NEWS COMMENTARY ON THE PROBLEM OF RACISM IN AMERICA
In 1968, a British Politician Enoch Powell said “the greatest disservice one can do to his nation is to see and not speak.” This statement, though uttered many years ago, is still relevant because of the current happenings in America. The issue of racism has been an age-old canker in the annals of American history. This can be traced to the very moment the first set of slaves arrived on American soil from Africa. The white slave masters subjected these slaves to dehumanizing conditions with the view that they were inferior to them.
This notion of inferiority emanated from the fact that these were blacks and they were white. However, what at all is racism? This term, strictly defined refers to the unequal power relations that emerge because of the socio-political domination of one race by another race which result in systematic discriminatory practices. Racism in America has never been defeated even after civil rights activists like Martin Luther king JR. launched relentless crusades to point out to the whole world the scathing effects of racism.
These campaigns seemed to have paid off and it appeared racism had been eradicated from the American society. However, this was a comforting self-delusion for racism is still present and exhibited in many forms. Two main reasons for which racism cannot be uprooted in America are the concepts of institutionalized racism and internalized racism.
Institutionalized racism refers to the incorporation of racist policies and practices into the institutions by which society is governed. This might occur at various levels including education, the law and even health care. Internalized racism refers to our programing through language to view the white race as superior to the black race. Blacks in America have persistently witnessed unspeakable horrors of police brutalities as a result of their color. It is a known fact that blacks form the majority in American prisons simply due to the racist nature of American laws.
Since the start of the civil rights campaigns championed by Martin Luther King JR. America has done little to guarantee the rights of African Americans. Even the signing of the emancipation proclamation could not entirely guarantee the rights of these minority groups. For many, racism has become part of their lives. This is because they experience racism in their daily endeavors. Why should racism persist when some measures have been put in place to deal with the canker? Why should blacks still be the victims of police brutalities? Surely, the American society has failed to see to the realization of these measures. All well-meaning Americans must denounce the systemic forms of racism that persist in America. Sadly, some leaders of the country have either consciously or unconsciously encouraged these reprehensible acts. It is sad that many Americans think that Americans solely built the nation in which they live today. The ascent of America to its status would not have been possible without cheap labor from slaves from Africa.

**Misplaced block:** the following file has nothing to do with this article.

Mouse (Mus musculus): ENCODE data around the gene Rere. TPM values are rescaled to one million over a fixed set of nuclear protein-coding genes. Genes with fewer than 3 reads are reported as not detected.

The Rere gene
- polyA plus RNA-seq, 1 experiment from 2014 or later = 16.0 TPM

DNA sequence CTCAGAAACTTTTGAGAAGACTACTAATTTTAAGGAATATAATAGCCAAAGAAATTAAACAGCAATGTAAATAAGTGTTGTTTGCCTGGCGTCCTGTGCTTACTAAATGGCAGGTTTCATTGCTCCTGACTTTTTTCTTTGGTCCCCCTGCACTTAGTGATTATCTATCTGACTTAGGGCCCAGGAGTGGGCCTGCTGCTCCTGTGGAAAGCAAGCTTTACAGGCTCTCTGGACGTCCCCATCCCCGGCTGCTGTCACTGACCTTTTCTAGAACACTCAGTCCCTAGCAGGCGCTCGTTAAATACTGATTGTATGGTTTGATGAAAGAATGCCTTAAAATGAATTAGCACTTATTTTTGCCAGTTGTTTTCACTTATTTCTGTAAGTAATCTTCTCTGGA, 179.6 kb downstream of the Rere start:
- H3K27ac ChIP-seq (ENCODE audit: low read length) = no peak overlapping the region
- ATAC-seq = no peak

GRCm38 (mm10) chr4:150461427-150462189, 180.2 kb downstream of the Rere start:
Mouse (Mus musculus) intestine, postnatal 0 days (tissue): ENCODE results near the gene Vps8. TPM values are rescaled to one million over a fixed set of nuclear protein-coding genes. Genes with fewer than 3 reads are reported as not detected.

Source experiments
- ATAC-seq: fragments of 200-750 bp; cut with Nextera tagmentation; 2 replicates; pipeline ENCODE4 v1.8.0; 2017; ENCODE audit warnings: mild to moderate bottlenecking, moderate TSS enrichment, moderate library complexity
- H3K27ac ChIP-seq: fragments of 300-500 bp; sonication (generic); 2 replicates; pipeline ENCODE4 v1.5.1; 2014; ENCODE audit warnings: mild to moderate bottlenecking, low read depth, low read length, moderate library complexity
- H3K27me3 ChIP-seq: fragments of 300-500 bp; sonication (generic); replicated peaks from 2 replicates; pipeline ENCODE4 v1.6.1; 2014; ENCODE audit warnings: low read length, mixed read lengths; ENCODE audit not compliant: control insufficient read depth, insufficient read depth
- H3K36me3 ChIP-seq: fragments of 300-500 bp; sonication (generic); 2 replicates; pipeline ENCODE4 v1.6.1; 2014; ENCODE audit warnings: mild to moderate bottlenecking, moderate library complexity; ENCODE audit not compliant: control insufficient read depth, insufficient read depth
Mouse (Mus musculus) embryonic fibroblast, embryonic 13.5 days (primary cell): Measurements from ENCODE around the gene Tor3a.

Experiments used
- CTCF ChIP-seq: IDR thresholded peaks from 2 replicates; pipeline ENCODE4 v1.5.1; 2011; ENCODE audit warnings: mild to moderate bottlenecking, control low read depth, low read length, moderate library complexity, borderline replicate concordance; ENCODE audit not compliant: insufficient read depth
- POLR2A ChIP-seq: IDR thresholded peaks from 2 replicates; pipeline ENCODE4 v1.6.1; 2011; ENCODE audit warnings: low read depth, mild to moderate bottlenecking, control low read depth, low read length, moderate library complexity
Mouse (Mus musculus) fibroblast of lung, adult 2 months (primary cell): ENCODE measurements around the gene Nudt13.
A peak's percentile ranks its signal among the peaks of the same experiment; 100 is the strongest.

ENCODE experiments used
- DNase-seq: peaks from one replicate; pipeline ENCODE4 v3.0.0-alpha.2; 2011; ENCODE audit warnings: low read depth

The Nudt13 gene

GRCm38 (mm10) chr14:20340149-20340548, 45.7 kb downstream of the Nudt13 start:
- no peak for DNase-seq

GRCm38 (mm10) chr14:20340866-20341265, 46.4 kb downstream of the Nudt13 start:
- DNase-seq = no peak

What these crusaders of American dominance should remember is that power is nothing when your people live in fear and panic. Power is nothing when you cannot guarantee justice for a section of your population. The social injustices in America today can be equated to that which propelled the prophet Amos to call on the leaders of Israel to let justice role down like water and righteousness a mighty stream. If America is to become great again, the country must root out such practices. Calling your own citizens domestic terrorist and threatening to unleash brute force on them is unfortunate.
Successive leaders of that nation should bow their heads in shame for doing little or nothing to alleviate the plight of people of color in that country. The current gruesome murders of African Americans are indication of how long the country still has to go to attain the country envisaged by Martin Luther king JR. when he delivered his famous “I have a dream” speech. It is however encouraging that President Trump’s administration is taking steps to change the narrative. May the spirits of the victims of police brutalities rise to Heaven and remain the stars of our firmament, those we see in the night and which will still be shining for generations to come. May the blood of these martyrs become the seed from which justice will sprout and be the catalyst for an invigorating autumn of freedom and equality. For now, the whirlwinds of revolution will continue to shake America until the bright day of justice emerges. God is watching us all from a distance.
BY ELIAS KODELOGO, A STUDENT OF THE UNIVERSITY OF CAPE COAST.